Before the Coffee Gets Cold – Book Review


Title: Before the Coffee Gets Cold

Author: Toshikazu Kawaguchi (Translated by Geoffrey Trousselot)

Publisher: Picador (Pan Macmillan)

Rating: ★★★

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What would you change if you could go back in time?

In a small back alley in Tokyo, there is a café which has been serving carefully brewed coffee for more than one hundred years. But this coffee shop offers its customers a unique experience: the chance to travel back in time.

In Before the Coffee Gets Cold, we meet four visitors, each of whom is hoping to make use of the café’s time-travelling offer, in order to: confront the man who left them, receive a letter from their husband whose memory has been taken by early onset Alzheimer’s, to see their sister one last time, and to meet the daughter they never got the chance to know.

But the journey into the past does not come without risks: customers must sit in a particular seat, they cannot leave the café, and finally, they must return to the present before the coffee gets cold . . .

(Taken from Goodreads)

What I Liked

This is a very short novel, a little over 200 pages. I always keep an eye on Japanese literature, being one of my favourites, and when I heard about this novel coming out I immediately purchased a copy. I mean, caffeinated time-travelling? Sign me up!

The first story, The Lovers, does a very good job at setting up the scene and characters for the entire novel. In four chapters (or “Acts”), the novel encompasses all the main familial relationships between two individuals: The Lovers, Husband and Wife, The Sisters, and Mother and Daughter. The very first sentence – “Oh gosh, is that the time?” – immediately encapsulates the novel’s overarching theme of fleeting time, as well as the protagonists’ wish to recapture lost time.

“Even if you return to the past, reveal your feelings, and ask him not to go, it won’t change the present.”

Fumiko reacted impulsively to Kazu’s cold hard words. “That sort of defeats the purpose, don’t you think?”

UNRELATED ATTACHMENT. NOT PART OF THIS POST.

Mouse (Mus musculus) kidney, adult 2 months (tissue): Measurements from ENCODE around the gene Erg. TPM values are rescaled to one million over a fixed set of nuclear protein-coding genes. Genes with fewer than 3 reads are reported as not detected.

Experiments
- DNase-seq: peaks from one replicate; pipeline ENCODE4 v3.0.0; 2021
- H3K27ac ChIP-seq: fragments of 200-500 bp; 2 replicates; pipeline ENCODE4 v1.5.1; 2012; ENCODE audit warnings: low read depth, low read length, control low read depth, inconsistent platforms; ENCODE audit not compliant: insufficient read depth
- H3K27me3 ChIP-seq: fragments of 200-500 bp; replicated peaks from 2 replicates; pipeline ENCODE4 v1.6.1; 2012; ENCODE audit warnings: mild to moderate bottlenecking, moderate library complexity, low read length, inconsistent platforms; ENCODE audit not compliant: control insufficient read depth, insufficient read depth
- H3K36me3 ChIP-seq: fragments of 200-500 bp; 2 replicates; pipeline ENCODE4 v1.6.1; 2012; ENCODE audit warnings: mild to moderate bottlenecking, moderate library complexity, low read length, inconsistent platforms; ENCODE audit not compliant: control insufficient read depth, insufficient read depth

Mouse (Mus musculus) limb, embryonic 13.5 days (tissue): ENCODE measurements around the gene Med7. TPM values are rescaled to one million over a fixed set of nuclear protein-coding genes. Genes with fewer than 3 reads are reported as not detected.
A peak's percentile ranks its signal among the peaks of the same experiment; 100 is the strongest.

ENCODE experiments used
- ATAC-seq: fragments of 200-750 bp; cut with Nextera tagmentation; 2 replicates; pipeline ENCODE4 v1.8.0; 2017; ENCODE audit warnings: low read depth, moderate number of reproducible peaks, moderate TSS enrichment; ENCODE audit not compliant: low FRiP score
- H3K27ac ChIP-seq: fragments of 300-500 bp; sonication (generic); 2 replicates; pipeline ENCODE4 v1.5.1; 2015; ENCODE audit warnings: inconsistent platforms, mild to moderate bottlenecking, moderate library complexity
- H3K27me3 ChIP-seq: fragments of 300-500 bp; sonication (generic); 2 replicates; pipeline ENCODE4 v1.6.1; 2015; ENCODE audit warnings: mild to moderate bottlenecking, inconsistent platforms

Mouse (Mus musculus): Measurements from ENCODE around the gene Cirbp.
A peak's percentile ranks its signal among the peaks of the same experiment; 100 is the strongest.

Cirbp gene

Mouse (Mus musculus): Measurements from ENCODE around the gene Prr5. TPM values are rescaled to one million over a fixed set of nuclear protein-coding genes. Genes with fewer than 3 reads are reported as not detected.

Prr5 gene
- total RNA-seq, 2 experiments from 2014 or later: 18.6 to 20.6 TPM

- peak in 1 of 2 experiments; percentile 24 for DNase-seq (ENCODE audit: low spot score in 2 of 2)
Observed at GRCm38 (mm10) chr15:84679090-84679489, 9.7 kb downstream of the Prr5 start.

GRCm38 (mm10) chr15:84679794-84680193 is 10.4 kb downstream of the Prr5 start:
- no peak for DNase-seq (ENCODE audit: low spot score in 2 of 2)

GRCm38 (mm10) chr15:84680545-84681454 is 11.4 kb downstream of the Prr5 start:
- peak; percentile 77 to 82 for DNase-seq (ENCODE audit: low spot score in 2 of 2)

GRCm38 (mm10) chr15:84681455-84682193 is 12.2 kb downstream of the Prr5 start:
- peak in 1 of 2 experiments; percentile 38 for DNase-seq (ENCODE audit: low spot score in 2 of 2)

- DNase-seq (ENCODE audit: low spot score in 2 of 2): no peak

–     Before the Coffee Gets Cold

My favourite story was Husband and Wife, featuring Kohtake and her husband Fusagi. I related to this story the most because one of my close family members is affected by Alzheimer’s. Kohtake’s reaction to her husband’s condition was understandable and accurately portrayed; her love for Fusagi is pitched against her medical formation, resulting in a state of helplessness that drives forward the narrative. It’s a story full of love and empathy that resonated deep within me. Initially Fusagi seems to be set up as the one who will travel back in time, but I was pleasantly surprised when this was not the case.

“I can’t let the coffee go cold,” she said and brought the cup close to her mouth.

“So I forget? I forget you?” he mumbled, looking down.

Staring at him, she noticed how forlorn his expression was now. She had never imagined that he could look that way.
          –     Before the Coffee Gets Cold

The novel overall is a poignant, heartfelt analysis of the age-old question, “what would you do if you could go back in time?”, done through the recounting of four very different life experiences. However, the heavy limitations imposed on time-travelling carry deeper philosophical connotations. The most notable of all is that no matter what happens in the past, the present won’t change. I enjoyed this take, because it highlights the present and the people living in the “now” rather than focusing on grief and regret. Before the Coffee Gets Cold is an ode to the present and and individual’s endless potential to shape their future. The book is about moving forward, not looking back. Time won’t change, but people will.